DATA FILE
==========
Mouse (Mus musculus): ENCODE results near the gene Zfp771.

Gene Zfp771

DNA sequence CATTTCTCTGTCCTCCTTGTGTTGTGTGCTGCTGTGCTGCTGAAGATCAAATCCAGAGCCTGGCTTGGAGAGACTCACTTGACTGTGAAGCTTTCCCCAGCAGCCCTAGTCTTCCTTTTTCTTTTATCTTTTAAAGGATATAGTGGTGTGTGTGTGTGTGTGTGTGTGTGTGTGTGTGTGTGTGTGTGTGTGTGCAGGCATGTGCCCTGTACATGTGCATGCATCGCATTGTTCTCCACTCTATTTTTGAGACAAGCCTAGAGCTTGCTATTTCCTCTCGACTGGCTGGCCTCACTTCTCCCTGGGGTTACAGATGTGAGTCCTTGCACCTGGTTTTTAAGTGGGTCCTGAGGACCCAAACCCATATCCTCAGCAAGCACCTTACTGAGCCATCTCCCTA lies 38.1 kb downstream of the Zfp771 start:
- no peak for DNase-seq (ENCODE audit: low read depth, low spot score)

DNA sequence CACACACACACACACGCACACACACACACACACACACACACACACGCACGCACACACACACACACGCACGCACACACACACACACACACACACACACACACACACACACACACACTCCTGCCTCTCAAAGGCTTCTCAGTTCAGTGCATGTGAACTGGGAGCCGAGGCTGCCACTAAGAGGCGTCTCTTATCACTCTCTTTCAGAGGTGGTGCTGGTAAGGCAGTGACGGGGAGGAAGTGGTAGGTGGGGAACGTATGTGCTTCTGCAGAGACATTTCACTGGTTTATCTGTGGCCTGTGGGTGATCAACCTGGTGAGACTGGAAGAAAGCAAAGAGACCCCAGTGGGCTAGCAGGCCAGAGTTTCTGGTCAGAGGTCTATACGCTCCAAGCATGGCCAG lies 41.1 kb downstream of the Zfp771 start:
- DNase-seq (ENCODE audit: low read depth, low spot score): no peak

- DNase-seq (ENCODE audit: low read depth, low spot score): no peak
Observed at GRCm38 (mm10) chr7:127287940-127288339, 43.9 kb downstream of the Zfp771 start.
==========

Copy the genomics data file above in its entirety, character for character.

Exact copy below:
Mouse (Mus musculus): ENCODE results near the gene Zfp771.

Gene Zfp771

DNA sequence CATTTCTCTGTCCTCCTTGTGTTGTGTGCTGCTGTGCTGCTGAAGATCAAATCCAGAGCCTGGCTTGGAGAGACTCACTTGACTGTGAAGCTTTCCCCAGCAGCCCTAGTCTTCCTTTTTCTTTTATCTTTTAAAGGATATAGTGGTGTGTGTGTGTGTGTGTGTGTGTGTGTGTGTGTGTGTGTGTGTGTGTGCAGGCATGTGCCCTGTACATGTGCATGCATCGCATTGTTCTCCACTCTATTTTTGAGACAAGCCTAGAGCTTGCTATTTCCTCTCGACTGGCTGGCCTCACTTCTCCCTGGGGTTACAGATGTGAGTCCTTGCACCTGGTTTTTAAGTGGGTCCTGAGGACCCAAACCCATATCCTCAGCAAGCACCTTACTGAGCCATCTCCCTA lies 38.1 kb downstream of the Zfp771 start:
- no peak for DNase-seq (ENCODE audit: low read depth, low spot score)

DNA sequence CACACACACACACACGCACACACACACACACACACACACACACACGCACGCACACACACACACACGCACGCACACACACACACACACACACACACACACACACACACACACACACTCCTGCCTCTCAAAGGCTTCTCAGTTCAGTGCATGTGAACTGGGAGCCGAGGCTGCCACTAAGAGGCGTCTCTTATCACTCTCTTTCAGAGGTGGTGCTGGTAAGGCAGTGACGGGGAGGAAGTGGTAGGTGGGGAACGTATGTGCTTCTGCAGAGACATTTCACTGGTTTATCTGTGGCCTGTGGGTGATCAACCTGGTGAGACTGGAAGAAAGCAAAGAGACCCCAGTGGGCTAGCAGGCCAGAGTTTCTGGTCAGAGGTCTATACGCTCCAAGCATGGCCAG lies 41.1 kb downstream of the Zfp771 start:
- DNase-seq (ENCODE audit: low read depth, low spot score): no peak

- DNase-seq (ENCODE audit: low read depth, low spot score): no peak
Observed at GRCm38 (mm10) chr7:127287940-127288339, 43.9 kb downstream of the Zfp771 start.